A new agreement between Virginia Tech and Germanna Community College will help increase access to world-class cybersecurity education in the greater Washington, D.C., metro area.
The initiative will provide a guided transfer path for Germanna students toward a bachelor’s degree in cybersecurity management and analytics from the Business Information Technology Department (BIT-Cyber) within Virginia Tech’s Pamplin College of Business.
Aimed at reducing barriers for students from diverse, nontraditional backgrounds, the program is delivered by in a hybrid format in Northern Virginia. The program is open to Germanna students pursuing an associate’s degree in business administration. Students in their second year of studies can apply to transfer to BIT-Cyber.
BIT-Cyber students are immediately integrated into the dynamic cybersecurity ecosystem in the Washington, D.C., area through coursework taught by industry professionals, a comprehensive network of professional development opportunities and resources, and a 300-hour work-based learning requisite.
The curriculum emphasizes data analytics and business processes and their applications in all facets of cybersecurity management. Students gain proficiency in cybersecurity policy, conducting risk assessments, coordinating incident response, leveraging data analytics and artificial intelligence to understand attacks on business assets, and overall management of the cybersecurity function within a business. Graduates enter the workforce with the skills to serve as cybersecurity analysts, auditors, planners, and more.
“Virginia Tech is thrilled to partner with Germanna Community College to offer this new cybersecurity transfer pathway,” said Roberta "Robin" Russell, interim dean of the Pamplin College of Business. “BIT-Cyber graduates gain the skills and exposure needed to jump-start their careers in one of the most in-demand fields in the D.C. region and beyond. This agreement will play a key role in engaging a broader and more diverse student population in the cybersecurity talent pipeline.”
Janet Gullickson, president of Germanna, said the college is eager to join Virginia Tech in this effort to expand educational opportunities to underserved students in its service region. She said the agreement reduces administrative hurdles, streamlining the guided transfer path to a four-year degree.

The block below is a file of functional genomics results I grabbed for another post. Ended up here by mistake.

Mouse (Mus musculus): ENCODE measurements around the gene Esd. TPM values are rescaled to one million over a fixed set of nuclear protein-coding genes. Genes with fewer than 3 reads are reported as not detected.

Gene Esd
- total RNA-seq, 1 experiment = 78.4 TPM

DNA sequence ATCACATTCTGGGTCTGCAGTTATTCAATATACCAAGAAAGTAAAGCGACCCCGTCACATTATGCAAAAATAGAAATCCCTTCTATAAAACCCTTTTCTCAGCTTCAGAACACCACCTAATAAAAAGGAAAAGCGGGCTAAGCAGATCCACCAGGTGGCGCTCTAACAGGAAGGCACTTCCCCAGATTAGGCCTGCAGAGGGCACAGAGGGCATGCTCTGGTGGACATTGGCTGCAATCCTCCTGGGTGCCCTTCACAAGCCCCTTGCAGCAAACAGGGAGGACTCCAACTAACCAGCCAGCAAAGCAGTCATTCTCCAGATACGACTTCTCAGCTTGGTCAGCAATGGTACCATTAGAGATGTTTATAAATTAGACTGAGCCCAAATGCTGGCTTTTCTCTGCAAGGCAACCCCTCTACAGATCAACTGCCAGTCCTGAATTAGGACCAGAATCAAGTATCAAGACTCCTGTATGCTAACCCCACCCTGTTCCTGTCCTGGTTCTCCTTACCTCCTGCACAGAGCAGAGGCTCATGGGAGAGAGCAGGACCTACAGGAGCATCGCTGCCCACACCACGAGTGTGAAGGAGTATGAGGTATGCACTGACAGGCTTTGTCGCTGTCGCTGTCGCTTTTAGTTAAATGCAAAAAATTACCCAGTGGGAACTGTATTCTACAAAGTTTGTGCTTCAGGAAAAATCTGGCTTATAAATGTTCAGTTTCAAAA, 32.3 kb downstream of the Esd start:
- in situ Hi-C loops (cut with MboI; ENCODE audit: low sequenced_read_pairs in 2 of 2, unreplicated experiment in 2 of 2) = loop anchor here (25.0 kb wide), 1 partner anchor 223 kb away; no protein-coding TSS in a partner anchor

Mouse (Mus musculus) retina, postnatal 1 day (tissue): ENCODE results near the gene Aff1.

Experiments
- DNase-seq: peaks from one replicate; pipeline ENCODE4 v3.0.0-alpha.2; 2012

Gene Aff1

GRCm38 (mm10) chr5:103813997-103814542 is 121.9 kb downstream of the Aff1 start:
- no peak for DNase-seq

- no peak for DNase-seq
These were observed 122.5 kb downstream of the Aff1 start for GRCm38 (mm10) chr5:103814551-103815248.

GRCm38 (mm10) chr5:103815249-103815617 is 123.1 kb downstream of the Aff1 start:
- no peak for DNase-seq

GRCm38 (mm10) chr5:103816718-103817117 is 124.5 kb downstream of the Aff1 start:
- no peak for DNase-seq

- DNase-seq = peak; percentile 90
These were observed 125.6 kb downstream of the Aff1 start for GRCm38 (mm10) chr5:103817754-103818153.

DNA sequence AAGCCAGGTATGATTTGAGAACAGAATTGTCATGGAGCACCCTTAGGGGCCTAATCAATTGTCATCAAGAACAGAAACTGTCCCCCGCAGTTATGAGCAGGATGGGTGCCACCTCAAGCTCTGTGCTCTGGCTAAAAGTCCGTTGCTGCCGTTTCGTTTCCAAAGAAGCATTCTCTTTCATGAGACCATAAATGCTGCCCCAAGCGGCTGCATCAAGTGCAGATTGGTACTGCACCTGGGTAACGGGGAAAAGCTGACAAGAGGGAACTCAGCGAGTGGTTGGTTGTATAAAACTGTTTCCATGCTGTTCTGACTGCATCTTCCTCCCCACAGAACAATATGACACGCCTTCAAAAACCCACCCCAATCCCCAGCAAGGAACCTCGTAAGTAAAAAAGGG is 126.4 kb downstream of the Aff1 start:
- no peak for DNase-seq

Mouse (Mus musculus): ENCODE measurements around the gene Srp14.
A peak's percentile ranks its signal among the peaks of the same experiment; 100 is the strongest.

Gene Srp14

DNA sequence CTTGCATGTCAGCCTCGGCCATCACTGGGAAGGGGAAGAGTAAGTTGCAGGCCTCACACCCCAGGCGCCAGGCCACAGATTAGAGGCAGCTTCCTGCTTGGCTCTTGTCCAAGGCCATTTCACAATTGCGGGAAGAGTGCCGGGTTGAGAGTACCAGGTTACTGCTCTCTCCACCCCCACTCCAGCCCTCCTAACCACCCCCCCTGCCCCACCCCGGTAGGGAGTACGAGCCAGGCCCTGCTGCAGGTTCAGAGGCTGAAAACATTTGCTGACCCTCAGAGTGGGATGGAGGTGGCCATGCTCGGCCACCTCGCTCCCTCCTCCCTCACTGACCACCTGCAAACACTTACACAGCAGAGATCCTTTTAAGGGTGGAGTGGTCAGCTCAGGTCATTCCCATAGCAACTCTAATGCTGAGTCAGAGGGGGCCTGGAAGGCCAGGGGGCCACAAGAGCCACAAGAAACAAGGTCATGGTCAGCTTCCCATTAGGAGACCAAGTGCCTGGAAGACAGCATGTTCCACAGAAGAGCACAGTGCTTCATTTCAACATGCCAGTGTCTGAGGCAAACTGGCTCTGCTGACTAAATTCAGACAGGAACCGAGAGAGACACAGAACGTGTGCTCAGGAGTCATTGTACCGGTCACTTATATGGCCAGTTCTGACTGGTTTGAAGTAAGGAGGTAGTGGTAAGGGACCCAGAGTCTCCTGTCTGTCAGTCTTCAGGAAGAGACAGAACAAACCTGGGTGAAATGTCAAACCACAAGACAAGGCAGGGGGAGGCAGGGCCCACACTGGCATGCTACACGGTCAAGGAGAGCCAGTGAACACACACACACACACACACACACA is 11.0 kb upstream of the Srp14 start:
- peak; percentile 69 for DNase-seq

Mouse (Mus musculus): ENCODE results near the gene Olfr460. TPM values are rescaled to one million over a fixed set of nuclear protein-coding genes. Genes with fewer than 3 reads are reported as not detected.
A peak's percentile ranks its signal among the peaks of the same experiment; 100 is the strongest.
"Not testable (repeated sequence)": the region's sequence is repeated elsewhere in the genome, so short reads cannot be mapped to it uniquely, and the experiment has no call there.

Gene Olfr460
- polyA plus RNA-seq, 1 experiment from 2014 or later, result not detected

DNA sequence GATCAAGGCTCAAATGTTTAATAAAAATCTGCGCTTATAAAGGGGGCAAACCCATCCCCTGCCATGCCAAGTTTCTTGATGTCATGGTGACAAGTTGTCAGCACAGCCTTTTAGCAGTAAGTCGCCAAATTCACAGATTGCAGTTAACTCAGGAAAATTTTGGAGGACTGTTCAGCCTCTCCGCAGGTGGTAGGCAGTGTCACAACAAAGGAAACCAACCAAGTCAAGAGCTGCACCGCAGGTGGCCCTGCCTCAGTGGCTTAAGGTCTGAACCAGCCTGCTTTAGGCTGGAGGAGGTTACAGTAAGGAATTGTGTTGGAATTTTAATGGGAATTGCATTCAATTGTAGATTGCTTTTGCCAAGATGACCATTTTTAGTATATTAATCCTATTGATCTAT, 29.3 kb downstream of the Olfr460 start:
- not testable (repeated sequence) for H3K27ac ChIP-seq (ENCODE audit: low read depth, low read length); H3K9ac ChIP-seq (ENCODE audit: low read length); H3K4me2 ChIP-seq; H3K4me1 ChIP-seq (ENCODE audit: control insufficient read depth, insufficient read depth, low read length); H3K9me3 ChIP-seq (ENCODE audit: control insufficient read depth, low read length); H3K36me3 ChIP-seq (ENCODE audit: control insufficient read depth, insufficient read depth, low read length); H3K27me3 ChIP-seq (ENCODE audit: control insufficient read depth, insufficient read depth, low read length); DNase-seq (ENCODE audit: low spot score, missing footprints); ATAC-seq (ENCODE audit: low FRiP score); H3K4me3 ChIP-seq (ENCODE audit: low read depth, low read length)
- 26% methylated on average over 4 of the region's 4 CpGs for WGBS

“We're excited to join Virginia Tech in ramping up training for a diverse group of students to meet the demand for the cybersecurity professionals so vital to our national security," Gullickson said. "This opportunity for students to get experience in the field as they learn complements our Germanna Works experiential learning initiative."
Gullickson said Germanna has been designated as a National Center of Academic Excellence in Cyber Defense Education by the National Security Agency and the Department of Homeland Security.
The agreement with Virginia Tech, Gullickson said, will help Germanna build on the momentum its cybersecurity program has been growing in recent months.
In October, Germanna announced a $15 million Stafford County public-private expansion deal that will triple its training space there, meaning many more critically needed cybersecurity professionals will be graduating. In November, the Stafford County Economic Development Authority announced a commitment of $750,000 toward developing the cybersecurity and nursing programs at the new center. In December, Sens. Tim Kaine and Mark Warner secured $870,000 for Germanna’s James R. Clapper Center for Innovation in Cybersecurity.
Gullickson said that beyond federal agency needs, there is great demand for cyber professionals from businesses in Stafford, the rest of Germanna’s service area, and in the adjacent Quantico area.
A partnership is underway between BIT-Cyber leaders and the Northern Virginia Chamber of Commerce and the Commonwealth of Virginia Registered Apprenticeships program to create a diversity-focused degree and career transfer pathway through employer-sponsored cybersecurity apprenticeship programs.
Upon completion of the BIT-Cyber program, students meet the requirements for the Cybersecurity Specialist Credential from the Greater Washington Partnership Capital CoLAB, a digital badge recognized by employers in the region that sets candidates apart in the hiring process.
“The BIT-Cyber program in Northern Virginia is a force multiplier for collaboration and innovation among higher education institutions, industry, and government. This cooperative approach, rooted in a problem-solving mentality, is essential in addressing the cybersecurity talent shortage over the long-term,” said Todd Rowley, BIT-Cyber Industry Advisory Committee co-chair and director of business development at Old Dominion National Bank.
For current BIT-Cyber student and Germanna graduate Katelynn Bourg, the ability to complement her business education with a new cybersecurity skill set while maintaining a full-time role as a cybersecurity recruiter drove her to pursue a BIT-Cyber degree.
“I graduated from Germanna with an associate’s degree in accounting in 2019 and joined SWIFT, an international cybersecurity firm that deals with financial transactions, as an intern. I moved into a full-time role in recruiting there and heard from BIT-Cyber Program Director Svetlana Filiatreau. In learning about the program, I realized that a bachelor’s in cybersecurity and analytics was an attainable pathway that could really amplify my technical expertise and career goals in a field with tremendous opportunity,” said Bourg.
Bourg is set to complete her BIT-Cyber coursework this summer.